Wednesday, July 12, 2017

AV Club 6:48 (Ben) 


LAT 3:54 (Gareth) 


NYT  5:21 (Jenni) 


WSJ untimed (Jim P) 


Elayne Boosler and Patrick Merrell’s New York Times crossword—Jenni’s write-up

This is the latest in the series of celebrity collaboration celebrating the 75th anniversary of the NYT Crossword Puzzle. Elayne Boosler, the standup comic, was matched with Patrick Merrell, and the results are just as I’d expect: smooth, smart, and funny.

NYT 7/12, solution grid

Elayne and Patrick tackle the outdated movie industry for the theme.

  • 18a [Modern-day remake of a Robert De Niro film?] is UBER DRIVER (Taxi Driver). You textin’ to me?
  • 28a [Modern-day remake of a W. C. Fields film?] is THE PAYPAL DICK (The Bank Dick). 
  • 46a [Modern-day remake of a Bing Crosby film?] is HOLIDAY AIR BNB (Holiday Inn). “White Christmas” was written for this movie.
  • 60a [… and something to eat while watching the remakes] is GMO POPCORN. Yum. With artificial butter-flavored grease, I hope. And lots of salt.

The theme entries are entertaining and consistent, and the final addition of GMO POPCORN is perfect: different but thematic. This was fun.

A few other things:

  • 1d [Give it up, so to speak] is CLAP, as in “Give it up for Elayne Boosler!”
  • 5d [French vineyard] is CRU, and I think this is a coded shout-out from Patrick and Elayne to us. That’s my story, and I’m sticking to it.
  • 8d [What may have a dog leg to the left or right?] confounded me. I thought it had something to do with golf, despite the question mark; I then belatedly realized that the “dogleg” in golf is one word. Turns out it’s FIREPLUG. Snort.
  • 45d [Kind of boid that catches the woim?] is, of course, the OILY bird. Say it out loud if you don’t get it.
  • I liked the juxtaposition of 51a [Canine command] with 51d [Barracks barkers: Abbr.]. SIC EM and SGTS, respectively.

What I didn’t know before I did this puzzle: that UNIVAC accurately predicted Ike’s election in 1952.

Harold Jones’s Wall Street Journal crossword, “Ain’t Vee Got Fun?” — Jim’s review

You could guess where this puzzle was going just from the title. And you’d be right. W sounds are changed to V sounds with corresponding wacky clues. Here’s a chance to practice your over-the-top Dracula accent.

WSJ – Wed, 7.12.17 – “Ain’t Vee Got Fun?” by Harold Jones (Mike Shenk)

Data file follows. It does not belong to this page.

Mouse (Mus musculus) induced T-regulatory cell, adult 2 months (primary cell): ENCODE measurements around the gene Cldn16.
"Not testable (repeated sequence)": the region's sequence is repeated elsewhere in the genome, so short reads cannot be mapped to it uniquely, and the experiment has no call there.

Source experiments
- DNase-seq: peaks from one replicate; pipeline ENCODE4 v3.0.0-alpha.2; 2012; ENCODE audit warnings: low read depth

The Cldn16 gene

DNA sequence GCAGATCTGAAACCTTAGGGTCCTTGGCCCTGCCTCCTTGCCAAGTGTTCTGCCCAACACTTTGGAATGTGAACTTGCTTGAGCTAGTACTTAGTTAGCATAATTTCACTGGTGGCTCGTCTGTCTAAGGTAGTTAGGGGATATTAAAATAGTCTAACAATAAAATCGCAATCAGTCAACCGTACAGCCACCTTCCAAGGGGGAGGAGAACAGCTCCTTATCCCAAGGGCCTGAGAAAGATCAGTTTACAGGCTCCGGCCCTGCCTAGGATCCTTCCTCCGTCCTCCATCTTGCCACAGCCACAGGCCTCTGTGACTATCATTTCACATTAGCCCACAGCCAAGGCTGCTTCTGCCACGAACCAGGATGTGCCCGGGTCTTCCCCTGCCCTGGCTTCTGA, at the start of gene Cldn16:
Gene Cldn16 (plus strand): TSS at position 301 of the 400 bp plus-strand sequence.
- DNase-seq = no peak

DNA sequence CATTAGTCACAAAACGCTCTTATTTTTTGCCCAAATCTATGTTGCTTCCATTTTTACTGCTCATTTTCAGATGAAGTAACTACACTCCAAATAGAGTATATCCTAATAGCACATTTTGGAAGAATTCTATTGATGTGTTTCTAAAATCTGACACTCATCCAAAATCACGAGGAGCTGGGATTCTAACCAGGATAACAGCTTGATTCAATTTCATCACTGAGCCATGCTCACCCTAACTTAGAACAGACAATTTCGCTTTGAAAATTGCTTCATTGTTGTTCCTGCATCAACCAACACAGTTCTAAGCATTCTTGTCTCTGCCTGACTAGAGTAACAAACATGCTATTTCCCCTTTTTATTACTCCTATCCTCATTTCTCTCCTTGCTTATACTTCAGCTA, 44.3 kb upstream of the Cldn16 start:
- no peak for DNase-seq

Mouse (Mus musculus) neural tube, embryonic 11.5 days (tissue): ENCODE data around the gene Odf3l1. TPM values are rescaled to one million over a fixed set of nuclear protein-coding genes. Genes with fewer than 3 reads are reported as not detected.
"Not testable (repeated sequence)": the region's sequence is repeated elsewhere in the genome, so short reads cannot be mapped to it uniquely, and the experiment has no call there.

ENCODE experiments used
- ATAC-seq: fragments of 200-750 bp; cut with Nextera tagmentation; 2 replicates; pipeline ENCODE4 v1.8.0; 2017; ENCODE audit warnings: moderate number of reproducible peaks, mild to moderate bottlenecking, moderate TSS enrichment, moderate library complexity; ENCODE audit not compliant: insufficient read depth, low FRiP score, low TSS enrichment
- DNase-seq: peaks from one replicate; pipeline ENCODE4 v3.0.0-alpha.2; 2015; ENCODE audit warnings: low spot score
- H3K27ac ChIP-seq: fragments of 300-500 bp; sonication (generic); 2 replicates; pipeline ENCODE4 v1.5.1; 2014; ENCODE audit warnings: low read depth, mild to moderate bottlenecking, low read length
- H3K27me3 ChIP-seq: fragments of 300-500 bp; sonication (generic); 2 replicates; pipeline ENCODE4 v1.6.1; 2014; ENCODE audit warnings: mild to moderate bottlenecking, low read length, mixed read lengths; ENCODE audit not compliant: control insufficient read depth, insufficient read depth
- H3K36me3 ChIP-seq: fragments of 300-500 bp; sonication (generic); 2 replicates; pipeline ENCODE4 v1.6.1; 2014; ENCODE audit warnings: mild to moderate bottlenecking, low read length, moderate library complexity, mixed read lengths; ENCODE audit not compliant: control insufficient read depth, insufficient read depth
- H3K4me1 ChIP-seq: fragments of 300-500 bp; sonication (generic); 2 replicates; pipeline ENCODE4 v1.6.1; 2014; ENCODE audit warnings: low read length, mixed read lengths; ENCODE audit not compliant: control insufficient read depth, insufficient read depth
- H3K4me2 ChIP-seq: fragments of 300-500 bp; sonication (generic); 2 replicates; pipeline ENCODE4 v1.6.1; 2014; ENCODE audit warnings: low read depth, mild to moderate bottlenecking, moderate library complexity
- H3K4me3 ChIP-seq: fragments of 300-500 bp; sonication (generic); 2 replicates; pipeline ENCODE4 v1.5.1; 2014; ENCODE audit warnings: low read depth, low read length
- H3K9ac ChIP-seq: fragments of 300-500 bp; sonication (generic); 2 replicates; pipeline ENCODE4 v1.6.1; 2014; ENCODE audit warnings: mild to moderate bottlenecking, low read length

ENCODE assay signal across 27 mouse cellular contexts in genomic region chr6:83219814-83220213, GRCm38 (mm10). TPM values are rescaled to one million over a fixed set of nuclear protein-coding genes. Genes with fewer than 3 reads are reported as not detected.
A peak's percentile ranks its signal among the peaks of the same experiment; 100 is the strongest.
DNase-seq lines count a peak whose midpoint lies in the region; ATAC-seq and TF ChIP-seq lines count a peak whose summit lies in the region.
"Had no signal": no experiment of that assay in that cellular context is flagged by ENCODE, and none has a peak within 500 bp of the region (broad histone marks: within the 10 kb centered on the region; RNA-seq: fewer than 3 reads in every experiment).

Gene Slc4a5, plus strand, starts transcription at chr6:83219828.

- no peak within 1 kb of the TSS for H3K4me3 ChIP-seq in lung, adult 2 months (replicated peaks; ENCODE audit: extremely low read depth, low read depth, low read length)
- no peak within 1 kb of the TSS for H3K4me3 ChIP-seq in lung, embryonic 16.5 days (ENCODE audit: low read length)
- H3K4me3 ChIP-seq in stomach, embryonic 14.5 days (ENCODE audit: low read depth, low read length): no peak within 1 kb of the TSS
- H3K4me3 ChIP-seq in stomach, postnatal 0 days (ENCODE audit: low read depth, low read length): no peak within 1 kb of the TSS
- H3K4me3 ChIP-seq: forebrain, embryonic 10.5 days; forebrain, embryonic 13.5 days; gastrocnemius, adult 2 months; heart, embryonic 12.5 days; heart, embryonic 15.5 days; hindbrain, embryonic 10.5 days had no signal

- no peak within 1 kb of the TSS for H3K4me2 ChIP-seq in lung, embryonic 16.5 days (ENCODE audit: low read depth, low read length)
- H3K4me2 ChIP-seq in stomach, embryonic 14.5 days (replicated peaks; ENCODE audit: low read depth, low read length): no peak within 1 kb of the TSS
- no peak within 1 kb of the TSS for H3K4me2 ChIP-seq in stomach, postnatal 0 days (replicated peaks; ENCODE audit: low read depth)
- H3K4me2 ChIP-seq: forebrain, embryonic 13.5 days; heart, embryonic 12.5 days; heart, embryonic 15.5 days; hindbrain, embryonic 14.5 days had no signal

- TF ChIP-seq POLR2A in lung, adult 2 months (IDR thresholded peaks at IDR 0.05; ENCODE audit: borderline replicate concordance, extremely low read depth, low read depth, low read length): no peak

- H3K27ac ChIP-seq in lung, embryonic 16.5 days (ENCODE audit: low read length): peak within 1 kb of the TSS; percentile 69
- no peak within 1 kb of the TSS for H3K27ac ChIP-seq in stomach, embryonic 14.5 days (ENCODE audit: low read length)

• 17a [Part of a homicidal bridal ensemble?] KILLER VEIL. Killer whale. I’m all for dark humor, but that seems a bit much. I’d’ve gone with KILLER as in “wicked cool.”
  • 23a [Knives wielded by deadly snakes?] VIPER BLADES. Wiper blades. I’m having a tough time envisioning snakes holding knives, but I can picture them on skates.
  • 37a [Retiree’s military uniform?] VET SUIT. Wet suit. I like this one. My wife retired from the Air Force last year. I think she got rid of most of her uniforms, though. Gareth might have clued this one as [What I wear to work every day?].
  • 45a [Ingredient in saltimbocca a la Gryffindor?] POTTER’S VEAL. Potter’s wheel. Fun fact: Saltimbocca means “jumps in the mouth.” Bonus crossing: BLACK OLIVE.
  • 55a [Prosecution presented through poetry?] VERSED CASE. Worst case. That would make for an interesting trial. I’m picturing something Seussian. Maybe something like this! Bonus crossing: ATTORNEYS.

Nothing terribly exciting in the theme, but it works. This description also applies to the grid as a whole.

Best bit of fill: HORSESHOES. Worst bits of fill: plural NEINS and odd partial A BEER clued as [“Buy you ___?” (bar offer)].

I’m having trouble finding much else to say, so I vill end it there. I’m off to verk on my Dracula impression. Mwah-hah-hah!

Aimee Lucido’s AVCX crossword, “Something Buggy” — Ben’s Review

Happy mid-week, y’all.  I’m back from hosting last week’s National Puzzlers’ League convention here in Boston and ready to tear through this week’s AVCX.  Luckily, Aimee Lucido’s “Something Buggy” was pretty easy to tear through if you spotted what was going on:

  • 18A:European luxury car stored in the bathroom? [Wait! That’s not what I meant to type!] — JOHN BUGATTI
  • 27A:One saying “Step right up! Buy a Swedish family car, folks!” [Hmmm … something must be wrong with my phone] — SAAB BARKER
  • 36A:Buy-one-get-one-free event at the German sports car dealership? [Okay, seriously, this phone is screwed up] — PORSCHE DOUBLE DAY
  • 52A:Pricey Italian car marketed to men? [Oh come on, this is just ridiculous] — GUY FERRARI
  • 60A: Technology that appears to have caused the typos in this puzzle? — AUTOCORRECT

That final revealer is such a deep groaner of a pun that it made me love the puzzle even more.  The names of 4 celebrities of varying levels of fame have been transformed here – JOHN GOTTI, BOB BARKER, PORTIA DOUBLEDAY, and GUY FIERI are “auto” corrected into the versions seen above.

Other things I liked in the puzzle: BOBA, AOL, realizing that EVEY is the heroine from V for Vendetta and not a typo, pronouncing TARGET the fancy way, MC HAMMER, SCONES (a cafe near me makes raspberry rhubarb scones once a week and I’m trying to figure out the recipe), RAPTORs, and SHERPA.

An easy puzzle that was a nice start to my day.

4/5 stars.

Gary D. Schlapfer & C.C. Burnikel’s LA Times crossword – Gareth’s summary

LA Times

Four things a school CLASS might do as a group are listed in this puzzle: SPELLINGBEE, FIELDTRIP, FIREDRILL, and FINALEXAM. This is tied together with CLASSACTION – a phrase from the legal sphere.


  • [Animated internet pics], GIFS. Not always, despite what Facebook might thing!
  • [Safari find], URL. Safari is an internet browser associated with, though not exclusive to, macs.
  • [Balkan first-timer in the 2016 Olympics], KOSOVO. A simple, though effective cluing strategy, is used here.
  • [“There’s nothing to do”], IMBORED – it’s winter school holidays here, I don’t if that means it’s summer holidays in the US?
  • [Sexy dance moves], TWERKS. YMMV…
  • [Maker of chips], INTEL. Main rival AMD gets very little crossword exposure, yes?
  • [Puppy bite], NIP. Main personal news this week is fiancee and I adopted a puppy from the shelter we work at… No nipping, though occasional excited peeing has been experienced.

3.5 Stars

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31 Responses to Wednesday, July 12, 2017

  1. PJ Ward says:

    UNIVAC didn’t predict the election. Max Woodbury used a UNIVAC to predict the election.

    • Martin says:

      We still say that computers do things, when it’s really their programmers.